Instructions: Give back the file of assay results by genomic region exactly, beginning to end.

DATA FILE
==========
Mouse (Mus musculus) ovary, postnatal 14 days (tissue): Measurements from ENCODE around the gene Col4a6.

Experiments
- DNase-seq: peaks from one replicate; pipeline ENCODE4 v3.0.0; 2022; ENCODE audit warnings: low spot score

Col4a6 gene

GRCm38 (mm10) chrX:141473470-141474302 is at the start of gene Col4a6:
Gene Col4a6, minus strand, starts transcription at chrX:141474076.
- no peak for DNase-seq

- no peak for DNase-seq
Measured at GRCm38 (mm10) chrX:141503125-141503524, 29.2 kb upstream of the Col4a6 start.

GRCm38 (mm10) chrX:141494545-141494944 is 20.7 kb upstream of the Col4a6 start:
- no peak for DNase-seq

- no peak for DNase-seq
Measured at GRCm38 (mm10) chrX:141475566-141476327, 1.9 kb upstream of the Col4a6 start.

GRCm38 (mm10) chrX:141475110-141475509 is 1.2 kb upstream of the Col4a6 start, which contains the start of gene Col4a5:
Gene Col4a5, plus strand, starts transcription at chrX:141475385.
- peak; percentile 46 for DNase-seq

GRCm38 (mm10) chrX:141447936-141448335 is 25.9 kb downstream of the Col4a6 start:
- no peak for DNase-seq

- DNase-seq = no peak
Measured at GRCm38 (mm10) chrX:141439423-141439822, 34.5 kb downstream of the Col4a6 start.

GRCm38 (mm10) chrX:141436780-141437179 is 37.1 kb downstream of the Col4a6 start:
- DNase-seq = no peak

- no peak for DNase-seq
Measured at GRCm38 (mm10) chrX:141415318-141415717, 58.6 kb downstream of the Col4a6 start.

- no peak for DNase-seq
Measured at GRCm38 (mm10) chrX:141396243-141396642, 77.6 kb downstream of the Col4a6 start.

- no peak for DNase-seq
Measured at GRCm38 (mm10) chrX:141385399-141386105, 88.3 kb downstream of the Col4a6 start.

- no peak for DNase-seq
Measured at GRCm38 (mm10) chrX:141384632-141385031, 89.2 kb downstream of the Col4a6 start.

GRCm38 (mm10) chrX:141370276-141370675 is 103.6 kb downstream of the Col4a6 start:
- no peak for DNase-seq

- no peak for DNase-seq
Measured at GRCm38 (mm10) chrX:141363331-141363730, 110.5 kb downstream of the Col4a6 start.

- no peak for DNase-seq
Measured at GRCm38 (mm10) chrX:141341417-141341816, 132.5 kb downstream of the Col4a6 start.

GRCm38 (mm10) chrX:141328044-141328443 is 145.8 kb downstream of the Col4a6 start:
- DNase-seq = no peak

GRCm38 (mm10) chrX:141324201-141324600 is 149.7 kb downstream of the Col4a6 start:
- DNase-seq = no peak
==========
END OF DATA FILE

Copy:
Mouse (Mus musculus) ovary, postnatal 14 days (tissue): Measurements from ENCODE around the gene Col4a6.

Experiments
- DNase-seq: peaks from one replicate; pipeline ENCODE4 v3.0.0; 2022; ENCODE audit warnings: low spot score

Col4a6 gene

GRCm38 (mm10) chrX:141473470-141474302 is at the start of gene Col4a6:
Gene Col4a6, minus strand, starts transcription at chrX:141474076.
- no peak for DNase-seq

- no peak for DNase-seq
Measured at GRCm38 (mm10) chrX:141503125-141503524, 29.2 kb upstream of the Col4a6 start.

GRCm38 (mm10) chrX:141494545-141494944 is 20.7 kb upstream of the Col4a6 start:
- no peak for DNase-seq

- no peak for DNase-seq
Measured at GRCm38 (mm10) chrX:141475566-141476327, 1.9 kb upstream of the Col4a6 start.

GRCm38 (mm10) chrX:141475110-141475509 is 1.2 kb upstream of the Col4a6 start, which contains the start of gene Col4a5:
Gene Col4a5, plus strand, starts transcription at chrX:141475385.
- peak; percentile 46 for DNase-seq

GRCm38 (mm10) chrX:141447936-141448335 is 25.9 kb downstream of the Col4a6 start:
- no peak for DNase-seq

- DNase-seq = no peak
Measured at GRCm38 (mm10) chrX:141439423-141439822, 34.5 kb downstream of the Col4a6 start.

GRCm38 (mm10) chrX:141436780-141437179 is 37.1 kb downstream of the Col4a6 start:
- DNase-seq = no peak

- no peak for DNase-seq
Measured at GRCm38 (mm10) chrX:141415318-141415717, 58.6 kb downstream of the Col4a6 start.

- no peak for DNase-seq
Measured at GRCm38 (mm10) chrX:141396243-141396642, 77.6 kb downstream of the Col4a6 start.

- no peak for DNase-seq
Measured at GRCm38 (mm10) chrX:141385399-141386105, 88.3 kb downstream of the Col4a6 start.

- no peak for DNase-seq
Measured at GRCm38 (mm10) chrX:141384632-141385031, 89.2 kb downstream of the Col4a6 start.

GRCm38 (mm10) chrX:141370276-141370675 is 103.6 kb downstream of the Col4a6 start:
- no peak for DNase-seq

- no peak for DNase-seq
Measured at GRCm38 (mm10) chrX:141363331-141363730, 110.5 kb downstream of the Col4a6 start.

- no peak for DNase-seq
Measured at GRCm38 (mm10) chrX:141341417-141341816, 132.5 kb downstream of the Col4a6 start.

GRCm38 (mm10) chrX:141328044-141328443 is 145.8 kb downstream of the Col4a6 start:
- DNase-seq = no peak

GRCm38 (mm10) chrX:141324201-141324600 is 149.7 kb downstream of the Col4a6 start:
- DNase-seq = no peak